Life is good. Life is crazy. We’re seeing where it goes. I still have so much to learn as a storyteller and as a human but that’s the whole fun of it, right?
Great, so let’s dig a little deeper into the story – has it been an easy path overall and if not, what were the challenges you’ve had to overcome?
Oh my god, none of it has been smooth! It shouldn’t be though – challenge is a friend.
It’s no secret that film is an incredibly sexist industry. I’ve been sexually harassed on set. I’ve been told (by a professor at NYU) that I should stop wearing dresses because no one will take me seriously – they’ll be too distracted by my body. I’ve also been blatantly ignored in so many conversations while men (who are less experienced than me) are asked for their opinions. I have been told to quit directing and instead pursue a career as a Script Supervisor, because “a lot of women do it.” (That is not to say that being a Script Supervisor is an unimportant job – diligent Script Supervisors are vital to the success of any narrative project). My point is that I’m not a Script Supervisor and I should not be told to be one because of my gender. I have been actively put down, pigeonholed and underestimated. All women have.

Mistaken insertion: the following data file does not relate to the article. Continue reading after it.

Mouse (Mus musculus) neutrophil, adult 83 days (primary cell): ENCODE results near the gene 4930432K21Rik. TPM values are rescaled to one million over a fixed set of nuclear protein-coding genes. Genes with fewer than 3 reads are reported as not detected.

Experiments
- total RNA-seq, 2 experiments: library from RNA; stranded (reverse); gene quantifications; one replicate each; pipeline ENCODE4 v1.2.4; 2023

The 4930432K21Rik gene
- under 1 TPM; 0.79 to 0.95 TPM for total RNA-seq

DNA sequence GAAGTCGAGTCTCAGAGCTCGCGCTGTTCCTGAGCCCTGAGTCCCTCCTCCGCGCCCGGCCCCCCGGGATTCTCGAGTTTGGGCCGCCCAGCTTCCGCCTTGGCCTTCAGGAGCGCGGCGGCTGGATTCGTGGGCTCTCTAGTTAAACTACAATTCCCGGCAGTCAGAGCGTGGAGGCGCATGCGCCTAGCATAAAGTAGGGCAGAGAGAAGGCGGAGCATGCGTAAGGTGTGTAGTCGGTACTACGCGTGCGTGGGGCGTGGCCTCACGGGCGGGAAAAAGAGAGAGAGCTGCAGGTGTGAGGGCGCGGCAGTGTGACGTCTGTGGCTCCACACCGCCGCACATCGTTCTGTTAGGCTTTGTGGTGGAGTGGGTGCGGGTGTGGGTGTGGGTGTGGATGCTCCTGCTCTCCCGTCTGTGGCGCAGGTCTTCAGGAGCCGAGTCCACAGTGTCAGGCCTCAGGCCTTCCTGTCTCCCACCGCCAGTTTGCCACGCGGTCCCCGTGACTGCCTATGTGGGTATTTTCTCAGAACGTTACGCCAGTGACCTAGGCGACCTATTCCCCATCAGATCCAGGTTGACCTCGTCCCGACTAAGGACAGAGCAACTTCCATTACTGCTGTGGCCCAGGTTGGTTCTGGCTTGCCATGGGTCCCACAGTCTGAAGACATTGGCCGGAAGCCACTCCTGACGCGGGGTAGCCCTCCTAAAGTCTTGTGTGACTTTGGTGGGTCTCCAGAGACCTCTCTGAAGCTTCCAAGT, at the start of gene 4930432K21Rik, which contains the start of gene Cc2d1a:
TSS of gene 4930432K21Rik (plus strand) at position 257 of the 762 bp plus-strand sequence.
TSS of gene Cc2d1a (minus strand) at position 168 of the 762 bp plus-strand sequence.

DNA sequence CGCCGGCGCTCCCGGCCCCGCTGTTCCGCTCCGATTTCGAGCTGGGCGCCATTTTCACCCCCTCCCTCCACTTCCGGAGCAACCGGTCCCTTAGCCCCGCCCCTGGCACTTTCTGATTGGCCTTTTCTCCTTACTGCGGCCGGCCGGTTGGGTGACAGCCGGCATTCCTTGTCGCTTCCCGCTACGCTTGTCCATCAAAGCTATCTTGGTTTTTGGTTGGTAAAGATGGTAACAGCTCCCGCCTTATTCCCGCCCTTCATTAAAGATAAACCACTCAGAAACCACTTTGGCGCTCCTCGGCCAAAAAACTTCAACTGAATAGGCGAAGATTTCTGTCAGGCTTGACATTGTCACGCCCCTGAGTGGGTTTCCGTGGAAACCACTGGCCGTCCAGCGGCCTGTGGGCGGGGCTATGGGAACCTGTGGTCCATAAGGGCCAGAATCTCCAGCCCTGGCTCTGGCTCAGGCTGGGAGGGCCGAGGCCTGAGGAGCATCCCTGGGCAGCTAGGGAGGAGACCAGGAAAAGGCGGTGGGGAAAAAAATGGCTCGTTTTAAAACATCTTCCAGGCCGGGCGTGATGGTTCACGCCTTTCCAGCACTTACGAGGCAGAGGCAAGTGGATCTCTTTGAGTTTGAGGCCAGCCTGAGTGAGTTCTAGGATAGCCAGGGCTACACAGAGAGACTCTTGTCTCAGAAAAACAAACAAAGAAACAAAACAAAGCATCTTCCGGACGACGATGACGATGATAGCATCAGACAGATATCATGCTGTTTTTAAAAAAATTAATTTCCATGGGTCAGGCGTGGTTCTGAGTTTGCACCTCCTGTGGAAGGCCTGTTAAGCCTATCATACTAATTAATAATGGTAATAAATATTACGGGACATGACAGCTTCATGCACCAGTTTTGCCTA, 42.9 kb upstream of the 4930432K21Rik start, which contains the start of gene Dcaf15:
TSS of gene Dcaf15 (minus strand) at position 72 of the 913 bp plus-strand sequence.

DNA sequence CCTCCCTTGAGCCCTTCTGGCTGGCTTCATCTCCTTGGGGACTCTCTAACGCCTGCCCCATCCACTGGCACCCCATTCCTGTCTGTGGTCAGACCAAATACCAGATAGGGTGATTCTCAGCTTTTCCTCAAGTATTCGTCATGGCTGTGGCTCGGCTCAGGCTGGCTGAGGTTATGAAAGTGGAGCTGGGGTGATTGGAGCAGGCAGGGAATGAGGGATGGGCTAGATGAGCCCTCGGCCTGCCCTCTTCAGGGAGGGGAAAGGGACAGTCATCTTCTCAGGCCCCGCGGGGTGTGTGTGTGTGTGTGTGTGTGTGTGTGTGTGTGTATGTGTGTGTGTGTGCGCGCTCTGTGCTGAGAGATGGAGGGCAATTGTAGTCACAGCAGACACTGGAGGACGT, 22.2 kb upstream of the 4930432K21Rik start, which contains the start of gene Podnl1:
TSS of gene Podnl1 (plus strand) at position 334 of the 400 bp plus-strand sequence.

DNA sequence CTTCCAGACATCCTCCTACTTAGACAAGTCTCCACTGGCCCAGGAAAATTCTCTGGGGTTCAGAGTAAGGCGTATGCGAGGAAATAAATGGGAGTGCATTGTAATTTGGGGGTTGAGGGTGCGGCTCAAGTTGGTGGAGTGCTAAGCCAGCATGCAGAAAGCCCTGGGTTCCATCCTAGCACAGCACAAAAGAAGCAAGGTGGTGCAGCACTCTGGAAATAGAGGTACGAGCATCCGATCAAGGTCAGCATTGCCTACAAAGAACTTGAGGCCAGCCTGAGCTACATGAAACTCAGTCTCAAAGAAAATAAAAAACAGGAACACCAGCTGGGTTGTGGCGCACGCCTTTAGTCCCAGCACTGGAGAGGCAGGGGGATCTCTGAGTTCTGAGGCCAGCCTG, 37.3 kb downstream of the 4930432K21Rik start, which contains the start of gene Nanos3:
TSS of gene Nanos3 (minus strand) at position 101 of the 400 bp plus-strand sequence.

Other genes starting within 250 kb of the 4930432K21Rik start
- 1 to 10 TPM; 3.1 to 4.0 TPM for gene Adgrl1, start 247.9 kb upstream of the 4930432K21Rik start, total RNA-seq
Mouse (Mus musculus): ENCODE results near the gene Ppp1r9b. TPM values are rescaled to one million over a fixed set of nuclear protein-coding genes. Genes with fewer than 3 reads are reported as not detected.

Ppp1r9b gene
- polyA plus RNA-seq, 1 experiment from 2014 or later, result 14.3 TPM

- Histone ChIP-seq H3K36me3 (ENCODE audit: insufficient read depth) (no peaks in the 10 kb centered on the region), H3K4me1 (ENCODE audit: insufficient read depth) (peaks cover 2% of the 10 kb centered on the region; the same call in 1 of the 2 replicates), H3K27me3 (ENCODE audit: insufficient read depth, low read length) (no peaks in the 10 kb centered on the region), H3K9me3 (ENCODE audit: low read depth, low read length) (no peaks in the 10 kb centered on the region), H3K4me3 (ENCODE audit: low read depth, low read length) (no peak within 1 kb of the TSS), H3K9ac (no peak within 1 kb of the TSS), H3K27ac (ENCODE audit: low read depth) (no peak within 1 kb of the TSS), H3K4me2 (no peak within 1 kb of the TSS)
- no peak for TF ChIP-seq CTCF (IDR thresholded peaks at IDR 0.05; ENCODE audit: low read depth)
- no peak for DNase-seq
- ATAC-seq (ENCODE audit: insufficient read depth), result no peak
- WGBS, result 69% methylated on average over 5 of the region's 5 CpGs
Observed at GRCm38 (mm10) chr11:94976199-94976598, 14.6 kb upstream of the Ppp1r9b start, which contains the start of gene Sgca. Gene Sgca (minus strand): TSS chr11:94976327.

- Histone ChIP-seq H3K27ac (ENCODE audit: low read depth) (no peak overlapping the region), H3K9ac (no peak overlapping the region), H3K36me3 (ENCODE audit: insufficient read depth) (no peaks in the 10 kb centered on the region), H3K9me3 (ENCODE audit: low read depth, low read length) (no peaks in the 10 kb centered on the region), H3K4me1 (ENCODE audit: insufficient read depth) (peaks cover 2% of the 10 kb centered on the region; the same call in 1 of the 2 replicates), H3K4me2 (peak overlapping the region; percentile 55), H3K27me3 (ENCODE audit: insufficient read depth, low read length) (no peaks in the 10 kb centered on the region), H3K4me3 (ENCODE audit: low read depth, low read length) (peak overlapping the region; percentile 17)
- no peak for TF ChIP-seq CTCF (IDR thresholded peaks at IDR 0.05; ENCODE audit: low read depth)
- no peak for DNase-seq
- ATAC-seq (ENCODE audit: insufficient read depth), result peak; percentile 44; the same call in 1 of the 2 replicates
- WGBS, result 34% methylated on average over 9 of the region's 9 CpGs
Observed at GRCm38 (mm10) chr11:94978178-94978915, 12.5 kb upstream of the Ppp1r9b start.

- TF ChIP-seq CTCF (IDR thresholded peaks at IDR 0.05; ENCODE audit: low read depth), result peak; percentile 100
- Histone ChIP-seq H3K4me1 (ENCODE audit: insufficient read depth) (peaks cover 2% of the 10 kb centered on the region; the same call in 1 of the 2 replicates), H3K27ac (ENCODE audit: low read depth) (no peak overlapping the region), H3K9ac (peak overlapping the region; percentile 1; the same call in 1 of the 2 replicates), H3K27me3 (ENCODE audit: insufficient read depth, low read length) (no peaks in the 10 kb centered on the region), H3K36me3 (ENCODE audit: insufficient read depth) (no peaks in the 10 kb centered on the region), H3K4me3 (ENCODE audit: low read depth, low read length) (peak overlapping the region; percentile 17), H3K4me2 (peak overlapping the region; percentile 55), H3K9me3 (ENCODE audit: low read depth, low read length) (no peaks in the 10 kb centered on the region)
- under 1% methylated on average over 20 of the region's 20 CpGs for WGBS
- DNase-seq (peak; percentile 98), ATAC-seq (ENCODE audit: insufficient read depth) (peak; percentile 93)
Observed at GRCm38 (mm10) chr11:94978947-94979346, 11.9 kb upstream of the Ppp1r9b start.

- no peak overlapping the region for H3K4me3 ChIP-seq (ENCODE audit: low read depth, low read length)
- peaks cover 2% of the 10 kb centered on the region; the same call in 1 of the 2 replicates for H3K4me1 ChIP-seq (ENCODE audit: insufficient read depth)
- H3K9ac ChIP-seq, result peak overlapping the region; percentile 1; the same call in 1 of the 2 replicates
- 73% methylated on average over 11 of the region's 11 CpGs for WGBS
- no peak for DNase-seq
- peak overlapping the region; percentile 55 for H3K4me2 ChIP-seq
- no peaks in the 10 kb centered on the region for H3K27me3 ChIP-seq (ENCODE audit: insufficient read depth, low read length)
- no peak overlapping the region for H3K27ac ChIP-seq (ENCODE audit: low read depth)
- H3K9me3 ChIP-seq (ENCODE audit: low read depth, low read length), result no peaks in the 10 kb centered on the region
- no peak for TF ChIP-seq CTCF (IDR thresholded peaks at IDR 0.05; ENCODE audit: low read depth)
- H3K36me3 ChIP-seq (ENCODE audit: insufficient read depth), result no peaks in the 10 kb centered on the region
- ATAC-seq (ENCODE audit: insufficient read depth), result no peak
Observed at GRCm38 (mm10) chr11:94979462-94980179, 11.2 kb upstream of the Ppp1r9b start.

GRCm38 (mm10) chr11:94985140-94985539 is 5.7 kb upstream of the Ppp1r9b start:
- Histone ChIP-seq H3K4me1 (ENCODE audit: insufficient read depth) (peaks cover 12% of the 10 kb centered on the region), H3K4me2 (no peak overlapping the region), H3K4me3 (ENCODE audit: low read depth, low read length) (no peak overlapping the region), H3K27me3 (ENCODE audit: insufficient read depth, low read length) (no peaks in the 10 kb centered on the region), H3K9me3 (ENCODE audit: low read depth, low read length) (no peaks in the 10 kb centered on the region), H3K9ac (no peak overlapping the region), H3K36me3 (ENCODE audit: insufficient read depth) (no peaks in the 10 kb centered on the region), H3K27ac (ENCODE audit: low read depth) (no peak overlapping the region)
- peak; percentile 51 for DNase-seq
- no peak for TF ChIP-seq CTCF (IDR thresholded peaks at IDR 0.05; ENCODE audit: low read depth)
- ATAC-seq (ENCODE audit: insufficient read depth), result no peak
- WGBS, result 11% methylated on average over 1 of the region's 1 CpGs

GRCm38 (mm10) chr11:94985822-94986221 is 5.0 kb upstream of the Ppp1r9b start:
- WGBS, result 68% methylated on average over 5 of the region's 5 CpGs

But, with struggle comes drive. In order for women to glean the same respect as men, they have to work twice as hard and be twice as good. So, we will be twice as good. All the better for us and our work.
Of course, I’m not this positive every moment of every day, but at my core, I believe in resilience and resourcefulness. Our struggles make us who we are – and we choose to be all the better for them. Struggle is what teaches us about our own power. It also teaches us to empathize with others because we can recognize their struggle.
Storytelling is all about empathy – so any addition to my own can’t hurt.
What do you do, what do you specialize in, what are you known for, etc. What are you most proud of? What sets you apart from others?